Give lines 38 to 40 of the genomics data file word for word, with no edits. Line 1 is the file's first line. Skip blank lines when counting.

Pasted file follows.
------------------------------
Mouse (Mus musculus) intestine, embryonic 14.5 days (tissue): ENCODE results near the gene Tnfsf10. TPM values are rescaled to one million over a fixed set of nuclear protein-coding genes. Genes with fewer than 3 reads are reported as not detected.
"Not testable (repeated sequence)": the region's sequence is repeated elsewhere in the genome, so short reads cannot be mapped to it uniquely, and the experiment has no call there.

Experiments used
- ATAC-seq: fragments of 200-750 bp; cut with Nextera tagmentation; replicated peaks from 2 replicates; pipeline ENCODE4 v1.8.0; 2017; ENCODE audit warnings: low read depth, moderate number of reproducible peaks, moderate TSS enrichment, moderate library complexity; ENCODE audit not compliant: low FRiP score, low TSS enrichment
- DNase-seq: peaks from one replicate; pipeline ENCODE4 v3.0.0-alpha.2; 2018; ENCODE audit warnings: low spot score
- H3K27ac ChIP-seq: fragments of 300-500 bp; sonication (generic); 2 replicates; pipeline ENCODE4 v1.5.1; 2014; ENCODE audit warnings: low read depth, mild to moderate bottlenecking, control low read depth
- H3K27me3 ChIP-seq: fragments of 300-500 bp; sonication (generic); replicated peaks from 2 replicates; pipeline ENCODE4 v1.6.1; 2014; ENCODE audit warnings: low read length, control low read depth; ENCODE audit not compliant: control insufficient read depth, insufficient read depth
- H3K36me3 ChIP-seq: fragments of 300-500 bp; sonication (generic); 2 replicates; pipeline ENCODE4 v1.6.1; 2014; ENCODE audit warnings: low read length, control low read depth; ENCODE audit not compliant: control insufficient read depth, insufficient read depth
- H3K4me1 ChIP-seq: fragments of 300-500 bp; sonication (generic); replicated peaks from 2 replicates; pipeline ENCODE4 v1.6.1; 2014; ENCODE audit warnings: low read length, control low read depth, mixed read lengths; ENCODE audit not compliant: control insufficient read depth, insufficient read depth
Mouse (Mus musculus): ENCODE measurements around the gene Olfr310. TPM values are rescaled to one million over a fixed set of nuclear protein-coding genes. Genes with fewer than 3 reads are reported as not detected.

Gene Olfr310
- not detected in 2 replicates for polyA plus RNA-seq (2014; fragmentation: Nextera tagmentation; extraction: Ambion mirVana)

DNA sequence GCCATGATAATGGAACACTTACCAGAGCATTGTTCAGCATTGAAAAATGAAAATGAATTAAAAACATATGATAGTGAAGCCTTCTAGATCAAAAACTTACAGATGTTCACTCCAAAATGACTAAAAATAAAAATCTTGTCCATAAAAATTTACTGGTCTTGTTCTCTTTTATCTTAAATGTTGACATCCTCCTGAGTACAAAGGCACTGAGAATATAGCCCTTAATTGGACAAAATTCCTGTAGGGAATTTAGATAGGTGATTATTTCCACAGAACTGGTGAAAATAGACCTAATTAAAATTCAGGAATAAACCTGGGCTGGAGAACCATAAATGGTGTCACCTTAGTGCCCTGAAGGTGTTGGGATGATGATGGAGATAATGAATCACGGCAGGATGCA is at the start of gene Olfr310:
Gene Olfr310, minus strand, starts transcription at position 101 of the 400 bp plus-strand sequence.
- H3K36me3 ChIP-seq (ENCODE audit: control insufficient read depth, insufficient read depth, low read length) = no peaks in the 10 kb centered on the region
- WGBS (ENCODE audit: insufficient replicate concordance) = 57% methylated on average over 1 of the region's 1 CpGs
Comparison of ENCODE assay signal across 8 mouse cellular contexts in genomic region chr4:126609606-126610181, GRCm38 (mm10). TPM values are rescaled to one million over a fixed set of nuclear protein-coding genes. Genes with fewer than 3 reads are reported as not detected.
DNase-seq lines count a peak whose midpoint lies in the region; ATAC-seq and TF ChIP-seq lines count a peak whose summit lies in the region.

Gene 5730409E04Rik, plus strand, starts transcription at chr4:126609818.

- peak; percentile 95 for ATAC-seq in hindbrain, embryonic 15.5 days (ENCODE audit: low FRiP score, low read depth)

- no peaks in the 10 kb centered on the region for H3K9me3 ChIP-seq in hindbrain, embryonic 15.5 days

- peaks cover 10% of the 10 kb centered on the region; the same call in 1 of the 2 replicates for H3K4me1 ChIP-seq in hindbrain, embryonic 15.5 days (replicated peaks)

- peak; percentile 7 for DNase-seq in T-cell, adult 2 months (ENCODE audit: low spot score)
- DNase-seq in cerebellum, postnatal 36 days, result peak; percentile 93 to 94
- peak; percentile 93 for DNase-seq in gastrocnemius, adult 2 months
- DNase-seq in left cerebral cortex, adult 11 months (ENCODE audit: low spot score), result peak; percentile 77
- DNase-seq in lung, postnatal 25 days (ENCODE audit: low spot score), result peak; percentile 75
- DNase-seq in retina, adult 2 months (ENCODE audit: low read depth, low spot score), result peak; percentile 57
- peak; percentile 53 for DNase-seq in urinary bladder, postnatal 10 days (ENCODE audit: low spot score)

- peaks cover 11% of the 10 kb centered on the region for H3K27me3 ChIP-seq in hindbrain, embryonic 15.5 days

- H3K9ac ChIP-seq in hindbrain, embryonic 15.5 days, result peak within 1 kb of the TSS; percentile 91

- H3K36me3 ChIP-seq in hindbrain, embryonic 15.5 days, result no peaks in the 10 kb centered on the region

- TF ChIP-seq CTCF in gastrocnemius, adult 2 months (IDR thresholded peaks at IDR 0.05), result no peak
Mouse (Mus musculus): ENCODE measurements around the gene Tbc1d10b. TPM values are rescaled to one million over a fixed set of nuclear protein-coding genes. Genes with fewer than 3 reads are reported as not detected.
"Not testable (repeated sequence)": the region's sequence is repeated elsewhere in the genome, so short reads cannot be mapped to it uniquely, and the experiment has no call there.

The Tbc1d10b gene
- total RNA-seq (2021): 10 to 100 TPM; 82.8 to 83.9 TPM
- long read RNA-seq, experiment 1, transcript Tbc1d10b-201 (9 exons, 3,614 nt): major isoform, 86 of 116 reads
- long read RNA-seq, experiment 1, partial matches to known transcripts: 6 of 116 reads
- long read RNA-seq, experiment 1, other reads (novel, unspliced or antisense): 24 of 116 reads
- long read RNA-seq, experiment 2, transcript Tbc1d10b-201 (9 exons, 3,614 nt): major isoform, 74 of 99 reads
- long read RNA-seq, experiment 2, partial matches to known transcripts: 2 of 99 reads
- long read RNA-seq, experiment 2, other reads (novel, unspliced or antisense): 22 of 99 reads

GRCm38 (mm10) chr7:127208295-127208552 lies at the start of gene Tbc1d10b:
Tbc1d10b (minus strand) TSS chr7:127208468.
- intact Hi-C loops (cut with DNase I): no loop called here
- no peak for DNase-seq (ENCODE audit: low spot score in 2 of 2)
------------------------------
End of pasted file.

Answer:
- long read RNA-seq, experiment 1, transcript Tbc1d10b-201 (9 exons, 3,614 nt): major isoform, 86 of 116 reads
- long read RNA-seq, experiment 1, partial matches to known transcripts: 6 of 116 reads
- long read RNA-seq, experiment 1, other reads (novel, unspliced or antisense): 24 of 116 reads